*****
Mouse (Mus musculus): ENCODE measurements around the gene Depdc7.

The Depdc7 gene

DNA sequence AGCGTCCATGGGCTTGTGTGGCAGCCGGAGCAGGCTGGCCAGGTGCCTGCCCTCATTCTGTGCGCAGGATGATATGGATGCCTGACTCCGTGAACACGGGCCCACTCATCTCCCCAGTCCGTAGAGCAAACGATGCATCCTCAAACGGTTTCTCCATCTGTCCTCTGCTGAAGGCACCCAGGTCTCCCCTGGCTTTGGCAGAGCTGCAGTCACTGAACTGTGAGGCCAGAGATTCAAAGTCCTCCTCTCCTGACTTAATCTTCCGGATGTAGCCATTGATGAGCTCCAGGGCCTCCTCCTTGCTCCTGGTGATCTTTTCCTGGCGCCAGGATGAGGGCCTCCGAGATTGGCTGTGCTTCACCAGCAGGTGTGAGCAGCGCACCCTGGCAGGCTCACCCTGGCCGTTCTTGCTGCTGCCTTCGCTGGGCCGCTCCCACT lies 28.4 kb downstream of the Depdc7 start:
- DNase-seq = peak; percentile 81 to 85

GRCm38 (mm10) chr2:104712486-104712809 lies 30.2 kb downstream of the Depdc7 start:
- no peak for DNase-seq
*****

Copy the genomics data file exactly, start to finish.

Mouse (Mus musculus): ENCODE measurements around the gene Depdc7.

The Depdc7 gene

DNA sequence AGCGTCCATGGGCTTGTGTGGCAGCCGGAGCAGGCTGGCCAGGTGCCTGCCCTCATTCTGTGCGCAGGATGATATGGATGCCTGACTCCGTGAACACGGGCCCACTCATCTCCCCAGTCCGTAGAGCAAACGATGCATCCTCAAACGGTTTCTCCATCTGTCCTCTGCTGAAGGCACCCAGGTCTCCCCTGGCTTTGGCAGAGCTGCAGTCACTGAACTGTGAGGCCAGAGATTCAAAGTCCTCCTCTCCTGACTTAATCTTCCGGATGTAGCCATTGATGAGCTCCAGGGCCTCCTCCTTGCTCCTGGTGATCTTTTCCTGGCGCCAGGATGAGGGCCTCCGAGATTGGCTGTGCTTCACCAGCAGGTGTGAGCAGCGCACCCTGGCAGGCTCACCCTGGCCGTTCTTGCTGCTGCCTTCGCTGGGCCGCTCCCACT lies 28.4 kb downstream of the Depdc7 start:
- DNase-seq = peak; percentile 81 to 85

GRCm38 (mm10) chr2:104712486-104712809 lies 30.2 kb downstream of the Depdc7 start:
- no peak for DNase-seq